By Michael Dinan
Concerned about the safety of pedestrians, including children, a group of Seminary Street residents are seeking help from police and other town officials on enforcing the stop signs at the Oenoke Lane intersection.
Ann Kozar, who has lived in a house right at the intersection for four years, told town officials Wednesday that she sees multiple cars roll or blow through the stop signs daily.
“My main concern is safety,” Kozar said during a meeting of the town’s Traffic Calming Work Group. The panel fields requests for matters such as reducing speed and eliminating cut-thrus on town roads. Residents start by filling out a request form, which can be found here.
“I walk the dog and there are kids playing who want to cross the street safely,” Kozar said. She was joined by next-door neighbor Ana-Maria Leeming, who has lived on the street since July.
“Every single day, people just breeze through the stop signs,” Leeming told the work group. “We [neighbors] have gone back and forth to try and figure out a means to stop it.”
TIger Mann, New Canaan’s senior engineer and assistant director of the Public Works Department. Credit: Michael Dinan
Work group member Tiger Mann, who is assistant director of the New Canaan Public Works Department as well as senior engineer for the town, said one difficulty with the stop signs on Seminary is that they likely were installed originally, and wrongly, as a way to slow down drivers. Motorists are not expecting to encounter the stop signs on Seminary—as opposed to those coming down from Oenoke Lane, who are expecting a stop sign because they face a T-junction.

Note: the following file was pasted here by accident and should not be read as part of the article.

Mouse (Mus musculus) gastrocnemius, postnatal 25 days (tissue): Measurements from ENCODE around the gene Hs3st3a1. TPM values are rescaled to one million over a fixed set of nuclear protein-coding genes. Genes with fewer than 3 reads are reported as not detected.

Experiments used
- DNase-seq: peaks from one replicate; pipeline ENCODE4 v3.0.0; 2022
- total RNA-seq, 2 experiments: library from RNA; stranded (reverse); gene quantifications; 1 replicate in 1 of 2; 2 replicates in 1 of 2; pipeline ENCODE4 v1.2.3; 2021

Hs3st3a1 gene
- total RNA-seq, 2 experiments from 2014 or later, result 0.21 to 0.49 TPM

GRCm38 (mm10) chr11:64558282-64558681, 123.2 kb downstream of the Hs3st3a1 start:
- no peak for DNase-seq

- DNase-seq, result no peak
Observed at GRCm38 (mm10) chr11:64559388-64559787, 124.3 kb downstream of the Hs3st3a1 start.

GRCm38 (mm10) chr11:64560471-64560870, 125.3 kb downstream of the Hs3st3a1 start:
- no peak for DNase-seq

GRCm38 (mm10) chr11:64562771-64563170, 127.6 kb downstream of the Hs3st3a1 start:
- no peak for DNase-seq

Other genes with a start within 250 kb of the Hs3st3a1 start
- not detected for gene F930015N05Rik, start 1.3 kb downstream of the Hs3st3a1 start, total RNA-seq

Seminary is a popular cut through for people seeking to avoid train station and Elm Street traffic or to avoid downtown altogether by getting to Oenoke Ridge Road by way of Oenoke Lane.
After Leeming organized a group of neighbors to sign a petition so that the work group could advocate for a test on the road, police studied motorist behavior and found that, by and large, they aren’t speeding—though they are ignoring the stop signs. The testing was cut short by snow storms, held to four days instead of a full week, which is preferable.
Mann said a big part of what’s dangerous with the stop signs on Seminary is that pedestrians crossing the road may feel a false sense of security.
Capt. John DiFederico, a work group member, said the next step for Seminary Street residents is for police to test whether speed changes depending on the seasons.
“What we have is a stop sign problem, and really a stop sign that should not be there, since it doesn’t work as a traffic calming device,” DiFederico said. “We understand you have a problem. What the solution is, I do not know right now.”
[This article has been updated to say that the initial speed test on Seminary was done for four days.]